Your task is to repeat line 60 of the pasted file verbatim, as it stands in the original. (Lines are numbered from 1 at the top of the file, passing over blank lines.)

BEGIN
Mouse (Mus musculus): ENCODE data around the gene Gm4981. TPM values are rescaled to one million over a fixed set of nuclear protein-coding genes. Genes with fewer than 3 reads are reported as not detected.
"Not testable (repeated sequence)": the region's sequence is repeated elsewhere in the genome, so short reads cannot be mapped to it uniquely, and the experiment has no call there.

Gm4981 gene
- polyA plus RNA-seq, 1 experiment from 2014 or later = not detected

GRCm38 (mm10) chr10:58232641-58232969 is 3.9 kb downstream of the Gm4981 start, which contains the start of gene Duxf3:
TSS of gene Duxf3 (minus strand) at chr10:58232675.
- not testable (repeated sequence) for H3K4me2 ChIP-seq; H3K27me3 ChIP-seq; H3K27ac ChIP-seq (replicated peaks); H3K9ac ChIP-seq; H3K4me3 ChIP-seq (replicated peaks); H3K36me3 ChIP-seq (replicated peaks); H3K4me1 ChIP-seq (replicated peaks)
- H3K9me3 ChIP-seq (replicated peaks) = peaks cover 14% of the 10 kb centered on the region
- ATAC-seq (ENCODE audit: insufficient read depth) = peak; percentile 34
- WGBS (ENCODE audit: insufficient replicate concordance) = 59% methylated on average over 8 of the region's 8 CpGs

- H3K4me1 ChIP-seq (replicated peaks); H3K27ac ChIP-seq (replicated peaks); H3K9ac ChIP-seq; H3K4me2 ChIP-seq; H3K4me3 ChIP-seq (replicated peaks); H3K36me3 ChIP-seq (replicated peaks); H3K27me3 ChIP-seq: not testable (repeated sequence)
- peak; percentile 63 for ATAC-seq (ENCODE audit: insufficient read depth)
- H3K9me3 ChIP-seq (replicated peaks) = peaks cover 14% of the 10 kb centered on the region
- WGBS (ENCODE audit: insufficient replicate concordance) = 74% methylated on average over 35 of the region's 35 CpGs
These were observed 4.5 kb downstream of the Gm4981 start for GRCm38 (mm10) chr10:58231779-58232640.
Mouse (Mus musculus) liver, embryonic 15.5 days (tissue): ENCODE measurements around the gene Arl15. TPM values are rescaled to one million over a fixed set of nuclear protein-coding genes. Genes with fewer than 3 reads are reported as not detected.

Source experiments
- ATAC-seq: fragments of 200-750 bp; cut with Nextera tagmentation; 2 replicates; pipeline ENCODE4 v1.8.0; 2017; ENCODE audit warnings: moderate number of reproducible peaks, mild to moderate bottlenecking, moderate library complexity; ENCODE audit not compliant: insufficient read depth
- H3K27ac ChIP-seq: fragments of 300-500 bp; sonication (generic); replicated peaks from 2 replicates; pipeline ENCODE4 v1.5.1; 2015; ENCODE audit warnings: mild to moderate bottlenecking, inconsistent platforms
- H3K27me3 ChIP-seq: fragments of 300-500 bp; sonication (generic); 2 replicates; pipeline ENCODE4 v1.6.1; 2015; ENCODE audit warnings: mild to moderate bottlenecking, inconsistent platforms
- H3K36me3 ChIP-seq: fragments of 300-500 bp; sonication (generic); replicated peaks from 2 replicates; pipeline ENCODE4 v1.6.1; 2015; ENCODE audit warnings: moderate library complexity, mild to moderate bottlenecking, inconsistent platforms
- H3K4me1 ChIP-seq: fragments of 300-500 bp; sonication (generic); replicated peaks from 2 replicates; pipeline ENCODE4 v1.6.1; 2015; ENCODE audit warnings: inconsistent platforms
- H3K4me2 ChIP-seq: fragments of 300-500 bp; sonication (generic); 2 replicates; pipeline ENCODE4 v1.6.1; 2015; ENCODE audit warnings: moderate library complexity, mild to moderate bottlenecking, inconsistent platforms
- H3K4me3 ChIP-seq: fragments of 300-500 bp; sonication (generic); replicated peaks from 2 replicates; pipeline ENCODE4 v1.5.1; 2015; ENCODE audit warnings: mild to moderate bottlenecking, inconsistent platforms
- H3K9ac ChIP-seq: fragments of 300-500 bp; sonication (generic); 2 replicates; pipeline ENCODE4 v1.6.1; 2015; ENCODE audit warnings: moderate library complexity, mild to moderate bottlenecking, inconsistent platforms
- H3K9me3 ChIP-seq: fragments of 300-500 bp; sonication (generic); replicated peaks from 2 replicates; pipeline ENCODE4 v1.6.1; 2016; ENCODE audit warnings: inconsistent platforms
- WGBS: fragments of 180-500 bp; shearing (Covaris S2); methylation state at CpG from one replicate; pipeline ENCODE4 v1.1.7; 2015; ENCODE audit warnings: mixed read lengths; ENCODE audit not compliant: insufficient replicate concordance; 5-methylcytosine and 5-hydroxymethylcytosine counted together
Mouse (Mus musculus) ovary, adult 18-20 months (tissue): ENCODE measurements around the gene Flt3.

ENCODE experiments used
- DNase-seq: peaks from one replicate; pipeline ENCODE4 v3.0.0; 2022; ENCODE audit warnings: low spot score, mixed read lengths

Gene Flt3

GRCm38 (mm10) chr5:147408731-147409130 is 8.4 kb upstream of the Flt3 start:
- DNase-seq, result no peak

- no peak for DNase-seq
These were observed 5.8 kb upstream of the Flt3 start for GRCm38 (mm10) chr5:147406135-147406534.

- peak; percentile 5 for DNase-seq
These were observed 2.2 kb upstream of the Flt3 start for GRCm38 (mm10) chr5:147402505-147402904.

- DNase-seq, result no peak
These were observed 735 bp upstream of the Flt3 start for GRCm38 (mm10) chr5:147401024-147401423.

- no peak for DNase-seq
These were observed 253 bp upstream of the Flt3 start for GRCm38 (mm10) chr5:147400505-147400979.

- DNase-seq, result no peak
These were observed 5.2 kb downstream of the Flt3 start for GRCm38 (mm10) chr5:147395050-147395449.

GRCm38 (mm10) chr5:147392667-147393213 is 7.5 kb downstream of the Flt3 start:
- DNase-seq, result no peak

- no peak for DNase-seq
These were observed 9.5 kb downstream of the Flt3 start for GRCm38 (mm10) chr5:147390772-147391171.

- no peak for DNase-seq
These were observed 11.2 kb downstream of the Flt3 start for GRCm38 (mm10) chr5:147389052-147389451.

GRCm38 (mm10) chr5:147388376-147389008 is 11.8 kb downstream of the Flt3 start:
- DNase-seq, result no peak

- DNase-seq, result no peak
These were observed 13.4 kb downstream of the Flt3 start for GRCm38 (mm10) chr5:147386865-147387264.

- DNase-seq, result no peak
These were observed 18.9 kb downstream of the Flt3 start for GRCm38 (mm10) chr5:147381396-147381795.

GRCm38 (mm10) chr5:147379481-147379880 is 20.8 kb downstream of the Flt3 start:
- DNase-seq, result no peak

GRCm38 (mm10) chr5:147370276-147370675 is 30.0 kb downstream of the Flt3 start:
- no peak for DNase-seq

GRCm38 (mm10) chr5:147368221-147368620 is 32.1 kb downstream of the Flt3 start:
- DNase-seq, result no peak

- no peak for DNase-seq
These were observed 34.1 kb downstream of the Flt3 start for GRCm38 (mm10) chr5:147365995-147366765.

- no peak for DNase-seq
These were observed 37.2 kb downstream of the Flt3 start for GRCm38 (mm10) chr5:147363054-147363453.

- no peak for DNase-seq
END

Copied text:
GRCm38 (mm10) chr5:147368221-147368620 is 32.1 kb downstream of the Flt3 start: